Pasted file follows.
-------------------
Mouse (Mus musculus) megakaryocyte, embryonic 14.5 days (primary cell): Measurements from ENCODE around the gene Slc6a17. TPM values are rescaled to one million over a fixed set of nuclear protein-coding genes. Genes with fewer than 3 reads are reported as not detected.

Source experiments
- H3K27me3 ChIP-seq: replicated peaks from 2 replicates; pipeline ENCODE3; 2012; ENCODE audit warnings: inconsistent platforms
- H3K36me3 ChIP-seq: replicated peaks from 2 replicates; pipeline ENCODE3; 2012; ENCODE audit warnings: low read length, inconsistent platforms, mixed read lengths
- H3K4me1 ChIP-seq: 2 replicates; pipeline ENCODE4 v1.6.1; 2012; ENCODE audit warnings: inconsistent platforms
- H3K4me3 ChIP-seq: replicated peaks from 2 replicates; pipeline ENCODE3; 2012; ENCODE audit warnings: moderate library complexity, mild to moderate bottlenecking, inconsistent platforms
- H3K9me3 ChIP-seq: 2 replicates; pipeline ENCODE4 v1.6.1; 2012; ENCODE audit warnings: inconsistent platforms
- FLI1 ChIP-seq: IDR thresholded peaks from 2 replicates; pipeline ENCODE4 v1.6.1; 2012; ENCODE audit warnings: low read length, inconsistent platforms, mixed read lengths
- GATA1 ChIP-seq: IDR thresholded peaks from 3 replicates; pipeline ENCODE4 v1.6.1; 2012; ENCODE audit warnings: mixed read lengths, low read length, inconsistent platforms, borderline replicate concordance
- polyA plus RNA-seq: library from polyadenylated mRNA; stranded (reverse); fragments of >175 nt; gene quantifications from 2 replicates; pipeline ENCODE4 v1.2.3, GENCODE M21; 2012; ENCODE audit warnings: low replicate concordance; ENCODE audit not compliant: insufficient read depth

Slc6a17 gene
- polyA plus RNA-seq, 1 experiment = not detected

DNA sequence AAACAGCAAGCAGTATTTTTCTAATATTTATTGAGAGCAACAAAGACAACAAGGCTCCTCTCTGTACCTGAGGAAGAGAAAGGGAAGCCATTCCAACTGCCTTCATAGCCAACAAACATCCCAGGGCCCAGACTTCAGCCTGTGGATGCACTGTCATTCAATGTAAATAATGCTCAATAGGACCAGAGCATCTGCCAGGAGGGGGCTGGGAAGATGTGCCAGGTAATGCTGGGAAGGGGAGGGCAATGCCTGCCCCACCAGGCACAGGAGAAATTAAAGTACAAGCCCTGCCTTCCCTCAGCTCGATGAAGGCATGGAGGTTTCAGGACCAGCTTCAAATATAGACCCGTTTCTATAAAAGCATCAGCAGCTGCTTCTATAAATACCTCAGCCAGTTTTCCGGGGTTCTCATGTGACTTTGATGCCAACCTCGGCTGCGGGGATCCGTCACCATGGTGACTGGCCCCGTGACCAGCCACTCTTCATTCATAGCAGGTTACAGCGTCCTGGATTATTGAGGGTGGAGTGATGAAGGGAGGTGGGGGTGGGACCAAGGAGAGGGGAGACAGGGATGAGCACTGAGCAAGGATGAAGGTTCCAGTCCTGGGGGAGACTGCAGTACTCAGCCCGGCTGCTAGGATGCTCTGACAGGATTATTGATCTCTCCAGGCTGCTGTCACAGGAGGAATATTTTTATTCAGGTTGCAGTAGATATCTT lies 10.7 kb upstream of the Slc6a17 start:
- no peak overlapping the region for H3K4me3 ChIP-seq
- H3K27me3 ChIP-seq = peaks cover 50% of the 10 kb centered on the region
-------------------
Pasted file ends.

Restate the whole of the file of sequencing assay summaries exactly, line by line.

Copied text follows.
Mouse (Mus musculus) megakaryocyte, embryonic 14.5 days (primary cell): Measurements from ENCODE around the gene Slc6a17. TPM values are rescaled to one million over a fixed set of nuclear protein-coding genes. Genes with fewer than 3 reads are reported as not detected.

Source experiments
- H3K27me3 ChIP-seq: replicated peaks from 2 replicates; pipeline ENCODE3; 2012; ENCODE audit warnings: inconsistent platforms
- H3K36me3 ChIP-seq: replicated peaks from 2 replicates; pipeline ENCODE3; 2012; ENCODE audit warnings: low read length, inconsistent platforms, mixed read lengths
- H3K4me1 ChIP-seq: 2 replicates; pipeline ENCODE4 v1.6.1; 2012; ENCODE audit warnings: inconsistent platforms
- H3K4me3 ChIP-seq: replicated peaks from 2 replicates; pipeline ENCODE3; 2012; ENCODE audit warnings: moderate library complexity, mild to moderate bottlenecking, inconsistent platforms
- H3K9me3 ChIP-seq: 2 replicates; pipeline ENCODE4 v1.6.1; 2012; ENCODE audit warnings: inconsistent platforms
- FLI1 ChIP-seq: IDR thresholded peaks from 2 replicates; pipeline ENCODE4 v1.6.1; 2012; ENCODE audit warnings: low read length, inconsistent platforms, mixed read lengths
- GATA1 ChIP-seq: IDR thresholded peaks from 3 replicates; pipeline ENCODE4 v1.6.1; 2012; ENCODE audit warnings: mixed read lengths, low read length, inconsistent platforms, borderline replicate concordance
- polyA plus RNA-seq: library from polyadenylated mRNA; stranded (reverse); fragments of >175 nt; gene quantifications from 2 replicates; pipeline ENCODE4 v1.2.3, GENCODE M21; 2012; ENCODE audit warnings: low replicate concordance; ENCODE audit not compliant: insufficient read depth

Slc6a17 gene
- polyA plus RNA-seq, 1 experiment = not detected

DNA sequence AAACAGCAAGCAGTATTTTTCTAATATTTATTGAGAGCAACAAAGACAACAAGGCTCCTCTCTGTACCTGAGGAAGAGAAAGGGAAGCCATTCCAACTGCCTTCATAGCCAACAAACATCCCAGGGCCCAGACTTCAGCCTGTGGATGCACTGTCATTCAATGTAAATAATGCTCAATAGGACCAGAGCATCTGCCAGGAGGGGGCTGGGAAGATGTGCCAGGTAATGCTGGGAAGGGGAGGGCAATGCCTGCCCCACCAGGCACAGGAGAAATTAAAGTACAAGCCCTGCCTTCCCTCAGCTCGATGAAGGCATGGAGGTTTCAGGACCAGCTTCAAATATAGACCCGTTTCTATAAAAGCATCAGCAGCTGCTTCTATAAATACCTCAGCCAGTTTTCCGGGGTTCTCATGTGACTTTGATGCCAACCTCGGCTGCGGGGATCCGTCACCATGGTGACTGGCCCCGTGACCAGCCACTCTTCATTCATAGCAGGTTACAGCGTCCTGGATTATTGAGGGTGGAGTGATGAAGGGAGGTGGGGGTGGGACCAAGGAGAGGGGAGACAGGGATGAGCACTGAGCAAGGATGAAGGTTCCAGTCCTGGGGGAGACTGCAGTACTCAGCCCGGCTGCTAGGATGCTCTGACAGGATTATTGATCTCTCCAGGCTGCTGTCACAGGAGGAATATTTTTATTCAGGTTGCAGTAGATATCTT lies 10.7 kb upstream of the Slc6a17 start:
- no peak overlapping the region for H3K4me3 ChIP-seq
- H3K27me3 ChIP-seq = peaks cover 50% of the 10 kb centered on the region